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Dean_EGTC

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Donny AKA ShalomarFly 2 ROCKS!!!Just to add a detail to a magnificent story: Percentagewise, those that carried the bombs suffered more casualties than those who carried rifles. There is a reason for the 30 mision limit, and the 100 in Vietnam.Merry Christmas and a Survivable New Year:-beerchug

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FANTASTIC!!!! you LUCKY DAWG!!!!!!I got a chance back last year to be at KFTY one saturday morning when the B-17 Fuddy Duddy came in. I got to climb all over her inside and out. You really get a sense of how tight these airplanes are for 11 crewmen. Did you notice that the dorsal turret gunner stands in the cockpit right behind the 2 pilots? You think its loud with the engines right by your ears...think of it with another guy firing twin 50 caliber MG's right behind your head!!!The other thing is how tight the flight deck is. Think about being in full parachute rig etc. If that plane gets hit, extremely difficult to think about how some of these guys could get out of the airplane.You really got a fantastic opportunity. Shoulda wedged the kid into the ball turret. Now that would have been an experience.Nice legs by the way...Eric

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Hee hee, we thought about the ball, but they had it locked shut. Right now its not functional but I believe they are working on that. FAA might have a tough time biting off on someone in there.Hornit

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Awesome stuff, Hornit.I was at Martin State Airport up in Baltimore several years ago when the Collings Foundation had their B-17 "Nine-O-Nine" and their B-24 up there. Along that day was a friend-of-a-friend that flew 24 missions out of Italy on B-24s, with the Fifteenth Air Force. He was a bombardier, and had a great time showing us around both planes. Well, this gentleman's daughter was there, and as he showed off the Liberator inside-and-out, you could see the shock and awe grow on her face. She had no idea just what her father had faced in 1944 and 1945. Little-known fact on B-24Js: The nose gunner was basically locked into that cramped turret in the front, above the bombardier's sighting window. The door was closed behind him and he couldn't turn around to get out. In event of a bailout, the bombardier had to reach up and let the gunner out, it was the only way he could escape. Bombardiers and nose gunners got to be REALLY good friends. :) We ran into a nose-gunner there and talked with him for a few minutes. The guy was 6'1". Even he couldn't figure out how he ever fit in that turret!The amazing thing is, this gentleman simply could not understand why we were so fascinated with his wartime experiences. Later he showed us a huge folder of stuff that he'd saved. Newspaper clippings, photographs, aerial battle-damage assessment photographs, "flimsies" showing times and routings for bomb runs, even an inspection card for a German fighter pilot parachute. He'd saved all that stuff for 50 years, but honestly didn't think anybody cared about it.Oh, and this guy's B-24 career ended when his plane had a bomb hang up on a bomb run. (He was very matter-of-fact about his story of standing on a 6" girder over an open bomb bay at 10,000 feet over the Adriatic, with no parachute because there wasn't room, hacking at the shackles of an armed 500-pound bomb with a fire axe.) They ran off the end of the steel-plank runway when they got home, due to flak damaging the hydraulics and brakes, and at that point the bomb shook loose and exploded under the plane. Miraculously, only one man was killed--the nose-turret gunner crushed when the B-24 flipped over. But every crewman was injured, and by the time Ray recovered the war was over.Lewis "Moose" GregoryRichmond, Virginia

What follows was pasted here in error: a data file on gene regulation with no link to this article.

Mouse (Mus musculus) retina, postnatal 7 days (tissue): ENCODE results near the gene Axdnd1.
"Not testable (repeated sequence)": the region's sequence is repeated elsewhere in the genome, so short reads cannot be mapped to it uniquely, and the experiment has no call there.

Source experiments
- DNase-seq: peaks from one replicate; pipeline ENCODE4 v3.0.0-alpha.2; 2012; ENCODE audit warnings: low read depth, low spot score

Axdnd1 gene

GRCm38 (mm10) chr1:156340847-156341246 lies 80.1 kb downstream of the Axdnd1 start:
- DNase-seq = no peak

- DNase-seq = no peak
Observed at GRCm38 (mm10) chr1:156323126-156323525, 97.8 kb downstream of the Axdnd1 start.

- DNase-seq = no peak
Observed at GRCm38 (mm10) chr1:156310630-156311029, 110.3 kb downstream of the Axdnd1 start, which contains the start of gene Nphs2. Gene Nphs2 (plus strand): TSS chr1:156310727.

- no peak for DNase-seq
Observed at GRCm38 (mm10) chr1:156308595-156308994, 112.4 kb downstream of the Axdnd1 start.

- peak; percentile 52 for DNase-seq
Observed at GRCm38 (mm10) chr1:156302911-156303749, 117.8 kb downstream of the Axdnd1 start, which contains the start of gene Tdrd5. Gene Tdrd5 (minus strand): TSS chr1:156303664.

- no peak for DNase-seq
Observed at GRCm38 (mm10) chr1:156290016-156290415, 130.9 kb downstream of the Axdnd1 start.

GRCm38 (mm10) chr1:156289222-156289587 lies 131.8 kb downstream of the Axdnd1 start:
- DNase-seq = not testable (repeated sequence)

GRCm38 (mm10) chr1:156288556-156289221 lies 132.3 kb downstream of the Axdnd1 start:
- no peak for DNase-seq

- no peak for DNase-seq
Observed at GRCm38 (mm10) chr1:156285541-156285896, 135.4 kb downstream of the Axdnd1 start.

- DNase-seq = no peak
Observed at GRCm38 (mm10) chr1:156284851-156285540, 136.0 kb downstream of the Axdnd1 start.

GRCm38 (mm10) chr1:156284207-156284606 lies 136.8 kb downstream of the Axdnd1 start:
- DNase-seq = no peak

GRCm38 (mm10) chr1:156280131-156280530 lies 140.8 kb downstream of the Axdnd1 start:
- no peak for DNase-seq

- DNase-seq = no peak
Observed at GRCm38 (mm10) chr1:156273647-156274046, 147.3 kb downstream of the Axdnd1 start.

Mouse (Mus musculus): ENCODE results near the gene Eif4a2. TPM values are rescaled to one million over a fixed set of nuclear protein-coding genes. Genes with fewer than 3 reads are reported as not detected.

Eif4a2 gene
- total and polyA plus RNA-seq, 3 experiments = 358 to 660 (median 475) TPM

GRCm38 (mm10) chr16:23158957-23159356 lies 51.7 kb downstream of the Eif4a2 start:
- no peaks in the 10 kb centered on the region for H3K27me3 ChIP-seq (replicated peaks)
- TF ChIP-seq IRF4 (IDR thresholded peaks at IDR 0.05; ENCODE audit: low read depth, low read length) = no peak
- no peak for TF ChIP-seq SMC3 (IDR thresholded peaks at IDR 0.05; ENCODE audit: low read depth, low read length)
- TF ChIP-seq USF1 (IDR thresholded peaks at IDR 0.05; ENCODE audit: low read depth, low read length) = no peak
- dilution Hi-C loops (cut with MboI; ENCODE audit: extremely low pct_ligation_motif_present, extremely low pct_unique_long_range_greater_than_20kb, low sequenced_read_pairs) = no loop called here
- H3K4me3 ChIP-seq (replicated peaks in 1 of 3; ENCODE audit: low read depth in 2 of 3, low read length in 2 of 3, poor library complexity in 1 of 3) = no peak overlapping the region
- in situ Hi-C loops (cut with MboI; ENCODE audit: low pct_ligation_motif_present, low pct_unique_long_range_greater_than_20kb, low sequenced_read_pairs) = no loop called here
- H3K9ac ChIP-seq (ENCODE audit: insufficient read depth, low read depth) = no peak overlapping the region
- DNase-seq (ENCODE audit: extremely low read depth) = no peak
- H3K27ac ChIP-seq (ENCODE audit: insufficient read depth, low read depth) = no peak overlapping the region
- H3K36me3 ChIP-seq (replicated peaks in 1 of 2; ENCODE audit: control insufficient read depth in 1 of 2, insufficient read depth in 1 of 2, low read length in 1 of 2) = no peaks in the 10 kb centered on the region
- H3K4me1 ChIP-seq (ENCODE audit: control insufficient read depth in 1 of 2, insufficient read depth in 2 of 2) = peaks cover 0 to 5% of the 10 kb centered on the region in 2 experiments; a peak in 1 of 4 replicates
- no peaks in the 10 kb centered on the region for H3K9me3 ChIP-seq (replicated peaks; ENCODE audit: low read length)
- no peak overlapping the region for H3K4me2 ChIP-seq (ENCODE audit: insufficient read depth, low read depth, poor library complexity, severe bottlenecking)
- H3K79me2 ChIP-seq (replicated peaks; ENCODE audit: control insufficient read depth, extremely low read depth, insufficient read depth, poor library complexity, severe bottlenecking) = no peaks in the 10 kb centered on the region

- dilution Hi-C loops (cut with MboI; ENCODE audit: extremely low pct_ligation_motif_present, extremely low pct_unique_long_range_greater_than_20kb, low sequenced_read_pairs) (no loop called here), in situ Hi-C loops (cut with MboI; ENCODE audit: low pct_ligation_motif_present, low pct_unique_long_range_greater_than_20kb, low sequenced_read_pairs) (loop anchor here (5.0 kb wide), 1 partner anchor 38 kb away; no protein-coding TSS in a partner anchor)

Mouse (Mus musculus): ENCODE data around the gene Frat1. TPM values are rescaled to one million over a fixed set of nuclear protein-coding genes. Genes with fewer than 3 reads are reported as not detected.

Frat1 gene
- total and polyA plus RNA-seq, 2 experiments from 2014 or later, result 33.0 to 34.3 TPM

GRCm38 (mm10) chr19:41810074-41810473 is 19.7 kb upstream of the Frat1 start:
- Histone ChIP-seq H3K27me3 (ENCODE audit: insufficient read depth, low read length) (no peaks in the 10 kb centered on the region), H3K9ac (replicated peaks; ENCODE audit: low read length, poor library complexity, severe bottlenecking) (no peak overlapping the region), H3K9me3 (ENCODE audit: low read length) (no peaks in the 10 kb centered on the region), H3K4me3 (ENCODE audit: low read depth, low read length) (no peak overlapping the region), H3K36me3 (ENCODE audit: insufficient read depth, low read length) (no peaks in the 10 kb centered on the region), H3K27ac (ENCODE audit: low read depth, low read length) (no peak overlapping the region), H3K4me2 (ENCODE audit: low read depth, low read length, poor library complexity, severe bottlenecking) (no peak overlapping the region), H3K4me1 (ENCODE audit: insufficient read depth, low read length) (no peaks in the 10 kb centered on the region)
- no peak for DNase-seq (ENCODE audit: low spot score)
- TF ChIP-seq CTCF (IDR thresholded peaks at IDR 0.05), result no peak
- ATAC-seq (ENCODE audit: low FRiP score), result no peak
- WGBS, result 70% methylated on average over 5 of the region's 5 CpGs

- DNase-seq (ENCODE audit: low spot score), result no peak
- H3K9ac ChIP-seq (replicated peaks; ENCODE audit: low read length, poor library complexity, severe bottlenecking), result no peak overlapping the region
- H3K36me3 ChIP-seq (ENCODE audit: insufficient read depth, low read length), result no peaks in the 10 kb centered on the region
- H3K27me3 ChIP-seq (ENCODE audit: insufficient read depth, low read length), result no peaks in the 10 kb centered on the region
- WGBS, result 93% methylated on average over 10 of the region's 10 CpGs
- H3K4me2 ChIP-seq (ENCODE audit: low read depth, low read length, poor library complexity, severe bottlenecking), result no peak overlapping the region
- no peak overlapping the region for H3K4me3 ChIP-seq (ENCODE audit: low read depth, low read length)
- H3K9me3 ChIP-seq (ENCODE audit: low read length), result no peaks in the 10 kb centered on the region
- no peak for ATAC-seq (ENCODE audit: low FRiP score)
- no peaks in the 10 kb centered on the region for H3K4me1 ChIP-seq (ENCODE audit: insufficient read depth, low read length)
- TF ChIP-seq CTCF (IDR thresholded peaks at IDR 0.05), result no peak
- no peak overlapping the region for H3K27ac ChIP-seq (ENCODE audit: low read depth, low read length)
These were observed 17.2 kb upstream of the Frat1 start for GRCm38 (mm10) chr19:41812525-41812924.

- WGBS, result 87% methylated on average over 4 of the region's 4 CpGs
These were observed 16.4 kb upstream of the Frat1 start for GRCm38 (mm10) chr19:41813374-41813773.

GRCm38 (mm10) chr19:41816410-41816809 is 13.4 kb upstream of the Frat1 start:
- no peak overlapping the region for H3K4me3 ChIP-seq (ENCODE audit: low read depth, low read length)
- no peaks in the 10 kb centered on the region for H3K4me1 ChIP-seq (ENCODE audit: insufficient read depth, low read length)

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I am green with envy.... :-hah what a great experience for you.I got to check out the inside of a B-17 a few times, and I am amazed at how little space there is. I was inside one durning the summer wearing shorts and a t-shirt. I can't imagine wearing a bulky flight suit, flak jacket, helmet, and a parachute inside one of those. Truely amazing individuals....Kevin

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